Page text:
“Shipping Network” – Holidays in the hold – The Cruise People’s Kevin Griffin says take a trip on a cargo ship to get under the skin of shipping
11/12/2014 Leave a comment
This article appears in the December 2014 issue of “Shipping Network,” the official magazine of the Institute of Chartered Shipbrokers.
Holidays in the hold by Kevin Griffin
As many shipping people are aware, there are about 300 passenger-carrying cargo ships on world trade routes, ranging from shortsea vessels to the world’s largest container ships. These vessels, all built in recent years, are limited to a maximum of twelve passengers each, above which they must carry a doctor.
Still, it never fails to surprise us the number of people engaged in shipping who do not realise that cargo ships might carry passengers. Twice, we have had booked passengers to board in Long Beach who were told by the local agent that their ships did not carry passengers!
As container ships displaced cargo liners in the 1970s, much cargo-passenger activity faded away, but over the years the practice has been revived as the concept was introduced to container ships. The first container line to carry passengers was Hamburg-Süd in 1985.
The changed nature of the chartering of container ships today can, however, cause problems for would-be passengers. While once owners operated their own ships, today’s fleets are divided into owned, leased and chartered vessels, and since 2008 many of the latter have been operating on some very short charters.
This particularly affects Germany with its shipowning tax saving plans. When ships change charterers or are withdrawn from one route and moved to another this causes problems for passengers This is something passengers are made aware of when they book of course, but it’s still a disruption.
To take a German example, Niederelbe Schiffahrtsgesellschaft Buxtehude (NSB) turned to passenger carrying after an unusual start. Managing newly-built container ships owned by many individuals investing in the 1980s and 1990s ‘KG’ tax saving schemes, it set aside accommodation for the owners’ holidays.
But when investors did not make use of the cabins NSB offered them to the public. It now operates about 40 passenger-carrying container ships on routes that are determined by charterers such as CMA CGM, Evergreen Line, Hanjin, MSC and Zim.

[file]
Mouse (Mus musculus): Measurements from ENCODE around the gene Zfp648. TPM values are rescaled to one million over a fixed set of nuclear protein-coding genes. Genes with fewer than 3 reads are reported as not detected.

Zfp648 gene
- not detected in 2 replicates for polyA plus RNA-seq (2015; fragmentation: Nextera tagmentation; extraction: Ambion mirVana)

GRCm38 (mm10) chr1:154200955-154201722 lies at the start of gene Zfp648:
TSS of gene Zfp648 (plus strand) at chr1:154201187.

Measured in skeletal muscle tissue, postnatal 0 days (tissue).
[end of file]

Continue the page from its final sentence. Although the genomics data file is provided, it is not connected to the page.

CMA CGM owns 75 passenger-carrying cargo ships, 30 of which are registered in London. After adding the privatised CGM to CMA to form CMA CGM in 1996, chairman Jacques Saadé decided that new container ships should have passenger accommodation, usually for eight or 10 passengers. This was his way of commemorating famous French liners such as the Normandie and the France.
CMA CGM’s Panama Direct Service between Europe and Australia and New Zealand is fully booked eighteen months in advance. A round voyage takes 84 days and one-way bookings are also accepted. But while cabins for voyages to Australia are full, trade with China means that there is still plenty of space for those wishing to travel to and from the Far East. CMA CGM carried 874 passengers during 2013.
For its part, Grimaldi Lines provides passenger accommodation in about 35 cargo ships. As they are of a unique design, they are the only cargo ships offering inside cabins. Other lines have a maximum age limit of 79, but Grimaldi will accept passengers up to 85. Its most popular services run from Tilbury to South America and from Southampton to the Mediterranean and Scandinavia.
Hamburg’s Rickmers Line, meanwhile, operates nine multi-purpose heavy lift ships in round-the-world service. Spending more time in port, they are popular with passengers. Passengers join in Singapore, sail to ports in Southeast Asia and the Far East, transit the Panama Canal and call on the US eastern seaboard before crossing the Atlantic to Antwerp, Hamburg and Genoa. Those wishing to sail all the way round the world can connect to Singapore from Europe or North America by container ship.
Polsteam operates to the Great Lakes and has a fleet of 11 ships that accept passengers. Carrying steel from IJmuiden to the lakes and loading grain out, they offer the last opportunity to travel on a “tramp” bulk carrier.
In light of the popularity of passenger transits on cargo ships, why have some owners such as Maersk and Hapag-Lloyd taken themselves entirely out of the passenger game, while others such as CMA CGM, Grimaldi and Hamburg-Süd have upped their ante with more ships? When Hapag-Lloyd bought out CP Ships in 2005, for example, it took 21 container ships out of the passenger game.
One reason owners like passengers is that in a poor market a few passengers can add a few hundred dollars a day to the time charter return. Another, more altruistic reason, is that their officers and crew feel less isolated and disconnected from the real world, a worthwhile reason indeed. Fares average about €100 per person per day.
Kevin Griffin MICS is managing director of Griffin Maritime Co Ltd and its affiliate The Cruise People Ltd. Further details at www.cruisepeople.co.uk.